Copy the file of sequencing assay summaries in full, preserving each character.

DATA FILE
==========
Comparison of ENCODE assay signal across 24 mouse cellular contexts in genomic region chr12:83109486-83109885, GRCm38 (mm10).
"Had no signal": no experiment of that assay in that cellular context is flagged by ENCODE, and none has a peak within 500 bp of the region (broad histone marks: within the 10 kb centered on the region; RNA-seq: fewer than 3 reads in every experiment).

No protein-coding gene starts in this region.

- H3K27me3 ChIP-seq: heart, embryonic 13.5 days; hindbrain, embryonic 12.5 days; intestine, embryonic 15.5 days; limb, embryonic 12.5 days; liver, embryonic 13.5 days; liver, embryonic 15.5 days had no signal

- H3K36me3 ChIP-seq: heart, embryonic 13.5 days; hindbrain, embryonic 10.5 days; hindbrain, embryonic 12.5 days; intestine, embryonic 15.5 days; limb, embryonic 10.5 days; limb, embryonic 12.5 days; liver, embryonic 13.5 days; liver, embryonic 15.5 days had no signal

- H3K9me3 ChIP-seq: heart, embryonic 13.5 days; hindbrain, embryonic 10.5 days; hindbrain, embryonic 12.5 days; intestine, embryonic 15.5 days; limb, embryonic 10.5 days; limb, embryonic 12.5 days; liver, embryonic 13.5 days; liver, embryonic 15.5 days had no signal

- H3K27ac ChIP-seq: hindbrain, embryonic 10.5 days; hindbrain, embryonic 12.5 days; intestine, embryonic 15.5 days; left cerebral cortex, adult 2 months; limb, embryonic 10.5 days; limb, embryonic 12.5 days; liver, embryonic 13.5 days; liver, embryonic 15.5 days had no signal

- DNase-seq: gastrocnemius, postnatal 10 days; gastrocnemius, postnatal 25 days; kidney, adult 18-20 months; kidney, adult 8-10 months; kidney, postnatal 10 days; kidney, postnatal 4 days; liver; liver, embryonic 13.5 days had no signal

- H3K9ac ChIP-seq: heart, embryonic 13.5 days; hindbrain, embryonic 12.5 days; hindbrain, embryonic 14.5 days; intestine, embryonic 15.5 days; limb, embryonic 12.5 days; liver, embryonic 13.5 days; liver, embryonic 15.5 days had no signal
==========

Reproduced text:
Comparison of ENCODE assay signal across 24 mouse cellular contexts in genomic region chr12:83109486-83109885, GRCm38 (mm10).
"Had no signal": no experiment of that assay in that cellular context is flagged by ENCODE, and none has a peak within 500 bp of the region (broad histone marks: within the 10 kb centered on the region; RNA-seq: fewer than 3 reads in every experiment).

No protein-coding gene starts in this region.

- H3K27me3 ChIP-seq: heart, embryonic 13.5 days; hindbrain, embryonic 12.5 days; intestine, embryonic 15.5 days; limb, embryonic 12.5 days; liver, embryonic 13.5 days; liver, embryonic 15.5 days had no signal

- H3K36me3 ChIP-seq: heart, embryonic 13.5 days; hindbrain, embryonic 10.5 days; hindbrain, embryonic 12.5 days; intestine, embryonic 15.5 days; limb, embryonic 10.5 days; limb, embryonic 12.5 days; liver, embryonic 13.5 days; liver, embryonic 15.5 days had no signal

- H3K9me3 ChIP-seq: heart, embryonic 13.5 days; hindbrain, embryonic 10.5 days; hindbrain, embryonic 12.5 days; intestine, embryonic 15.5 days; limb, embryonic 10.5 days; limb, embryonic 12.5 days; liver, embryonic 13.5 days; liver, embryonic 15.5 days had no signal

- H3K27ac ChIP-seq: hindbrain, embryonic 10.5 days; hindbrain, embryonic 12.5 days; intestine, embryonic 15.5 days; left cerebral cortex, adult 2 months; limb, embryonic 10.5 days; limb, embryonic 12.5 days; liver, embryonic 13.5 days; liver, embryonic 15.5 days had no signal

- DNase-seq: gastrocnemius, postnatal 10 days; gastrocnemius, postnatal 25 days; kidney, adult 18-20 months; kidney, adult 8-10 months; kidney, postnatal 10 days; kidney, postnatal 4 days; liver; liver, embryonic 13.5 days had no signal

- H3K9ac ChIP-seq: heart, embryonic 13.5 days; hindbrain, embryonic 12.5 days; hindbrain, embryonic 14.5 days; intestine, embryonic 15.5 days; limb, embryonic 12.5 days; liver, embryonic 13.5 days; liver, embryonic 15.5 days had no signal